Complaints that Buffalo police cars are showing their age and that sometimes not enough are ready to go at shift changes because of repairs will be addressed in city budget discussions.
And there is the possibility that some new ones will be purchased, according to Common Council President Richard A. Fontana.
The Buffalo Police Department has a fleet of about 200 marked patrol cars, and no new vehicles have been added since 2010, which goes against a standard national practice in law enforcement to replace one-third of the fleet annually so that patrol cars are never more than three years old.
“We have been lean on purchases of police vehicles in the last few years,” Fontana said.
Tight fiscal conditions have been cited for the slowdown in buying new police cars. Mayor Byron W. Brown’s proposed budget, released Wednesday, includes $1 million for 25 to 30 new patrol cars.
Some members of the Police Department do not think that’s enough. Others have expressed concerns to Fontana that many of the current Ford Crown Victoria patrol cars have more than 100,000 miles.
“In budget deliberations, I’m going to be taking a close look at what is being proposed. We’re lucky the Crown Victorias are dependable, but once a patrol car starts to get near the 150,000-mile mark, it is a lot different than a civilian vehicle. Patrol cars are on all the time,” Fontana said.
Police Commissioner Daniel Derenda said he hopes to rotate new police vehicles into the fleet at the start of the new budget year, July 1.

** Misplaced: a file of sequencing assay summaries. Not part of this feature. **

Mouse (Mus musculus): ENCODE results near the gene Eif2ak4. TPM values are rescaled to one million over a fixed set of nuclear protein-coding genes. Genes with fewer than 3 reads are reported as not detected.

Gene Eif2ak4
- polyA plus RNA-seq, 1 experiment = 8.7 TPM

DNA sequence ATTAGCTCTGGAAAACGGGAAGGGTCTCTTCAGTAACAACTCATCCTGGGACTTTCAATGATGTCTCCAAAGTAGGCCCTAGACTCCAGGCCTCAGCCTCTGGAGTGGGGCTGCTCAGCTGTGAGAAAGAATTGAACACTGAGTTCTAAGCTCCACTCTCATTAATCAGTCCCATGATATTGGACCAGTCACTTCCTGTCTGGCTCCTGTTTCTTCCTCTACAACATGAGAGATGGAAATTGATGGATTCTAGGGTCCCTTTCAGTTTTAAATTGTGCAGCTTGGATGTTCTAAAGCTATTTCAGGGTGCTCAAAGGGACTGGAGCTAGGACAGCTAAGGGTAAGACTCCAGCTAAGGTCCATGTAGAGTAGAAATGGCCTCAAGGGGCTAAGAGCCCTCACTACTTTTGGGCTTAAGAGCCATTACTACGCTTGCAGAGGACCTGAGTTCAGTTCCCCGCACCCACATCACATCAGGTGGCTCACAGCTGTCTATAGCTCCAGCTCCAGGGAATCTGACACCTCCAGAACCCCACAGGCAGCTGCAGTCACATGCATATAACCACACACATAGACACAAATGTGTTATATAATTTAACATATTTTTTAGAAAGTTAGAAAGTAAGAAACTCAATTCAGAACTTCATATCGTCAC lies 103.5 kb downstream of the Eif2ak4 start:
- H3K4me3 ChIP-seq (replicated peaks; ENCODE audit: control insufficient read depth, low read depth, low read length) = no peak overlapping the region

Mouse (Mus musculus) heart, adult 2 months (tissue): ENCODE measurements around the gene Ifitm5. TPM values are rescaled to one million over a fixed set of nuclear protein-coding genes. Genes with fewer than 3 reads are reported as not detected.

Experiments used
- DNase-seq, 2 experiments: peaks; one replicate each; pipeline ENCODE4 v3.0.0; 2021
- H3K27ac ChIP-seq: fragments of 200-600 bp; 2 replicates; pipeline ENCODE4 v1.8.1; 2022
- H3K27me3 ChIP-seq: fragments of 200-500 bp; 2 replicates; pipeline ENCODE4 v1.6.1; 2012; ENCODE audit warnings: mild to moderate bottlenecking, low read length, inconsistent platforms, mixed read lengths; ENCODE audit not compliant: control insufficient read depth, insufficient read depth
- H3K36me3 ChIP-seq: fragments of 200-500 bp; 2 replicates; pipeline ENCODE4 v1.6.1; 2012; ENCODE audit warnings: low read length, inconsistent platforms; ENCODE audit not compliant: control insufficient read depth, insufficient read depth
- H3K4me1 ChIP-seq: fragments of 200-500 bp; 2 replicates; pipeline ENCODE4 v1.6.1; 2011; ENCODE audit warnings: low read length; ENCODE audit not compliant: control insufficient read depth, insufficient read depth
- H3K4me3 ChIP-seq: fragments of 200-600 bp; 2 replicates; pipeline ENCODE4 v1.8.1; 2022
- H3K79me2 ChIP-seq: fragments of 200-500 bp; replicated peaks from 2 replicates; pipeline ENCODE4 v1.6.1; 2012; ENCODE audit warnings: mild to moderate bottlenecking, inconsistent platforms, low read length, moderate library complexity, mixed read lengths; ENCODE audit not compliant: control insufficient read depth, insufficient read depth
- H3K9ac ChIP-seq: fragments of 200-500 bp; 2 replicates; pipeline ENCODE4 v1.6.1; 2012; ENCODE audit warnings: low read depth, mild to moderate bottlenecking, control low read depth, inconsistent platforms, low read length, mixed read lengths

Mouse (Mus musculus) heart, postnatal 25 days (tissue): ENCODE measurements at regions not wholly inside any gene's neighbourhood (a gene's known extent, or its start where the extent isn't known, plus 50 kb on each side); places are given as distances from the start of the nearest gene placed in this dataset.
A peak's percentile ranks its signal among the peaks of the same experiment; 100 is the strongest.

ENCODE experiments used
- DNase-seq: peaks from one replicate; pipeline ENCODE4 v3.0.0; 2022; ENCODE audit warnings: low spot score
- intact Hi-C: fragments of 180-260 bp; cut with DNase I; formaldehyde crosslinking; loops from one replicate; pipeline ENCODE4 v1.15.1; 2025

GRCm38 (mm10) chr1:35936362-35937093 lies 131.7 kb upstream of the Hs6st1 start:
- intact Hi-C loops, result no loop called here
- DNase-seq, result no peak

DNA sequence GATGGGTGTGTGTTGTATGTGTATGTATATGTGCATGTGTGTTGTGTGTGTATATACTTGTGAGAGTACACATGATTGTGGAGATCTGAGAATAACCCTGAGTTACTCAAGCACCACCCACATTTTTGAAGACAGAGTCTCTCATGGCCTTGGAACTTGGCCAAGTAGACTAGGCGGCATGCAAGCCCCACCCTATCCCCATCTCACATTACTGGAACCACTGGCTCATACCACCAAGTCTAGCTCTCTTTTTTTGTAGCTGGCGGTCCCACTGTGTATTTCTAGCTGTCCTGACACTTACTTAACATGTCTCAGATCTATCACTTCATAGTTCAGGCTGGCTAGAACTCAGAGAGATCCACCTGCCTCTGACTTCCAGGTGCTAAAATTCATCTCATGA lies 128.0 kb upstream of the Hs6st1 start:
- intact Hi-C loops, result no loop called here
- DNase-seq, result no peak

“We’re in the process of putting together a purchase of new vehicles, and we may get some before the new fiscal year,” he said.
Police who have voiced concern say that the police repair garage on Seneca Street is often packed with cars awaiting repairs and that at the start of each shift, officers will alert the police dispatcher that they are awaiting an available patrol car.
Some of that, though, is because officers prefer a certain patrol car and are waiting for it to return to the district headquarters. But Fontana says there is no question the fleet needs to be updated. In the past, he said, the Brown administration faithfully replaced a third of the patrol cars each year.
“We achieved that for many years, and you have to commend the mayor for that,” Fontana said, adding that he understands public funds are limited. “Even if it was a quarter of the fleet replaced each year, that would be OK. You can’t go without police cars, and if you do not do a turnover, then you have to buy a whole bunch at once. It is either pay now or pay later.”
He credited mechanics at the police garage for their diligence in keeping the fleet road worthy.
As for what the Buffalo patrol car of the future will be, that depends on upcoming budget discussions.
Ford no longer makes the Crown Victoria and has switched to the Taurus as its patrol vehicle, while Chevrolet manufactures a Caprice patrol vehicle, and Dodge has a Charger police car.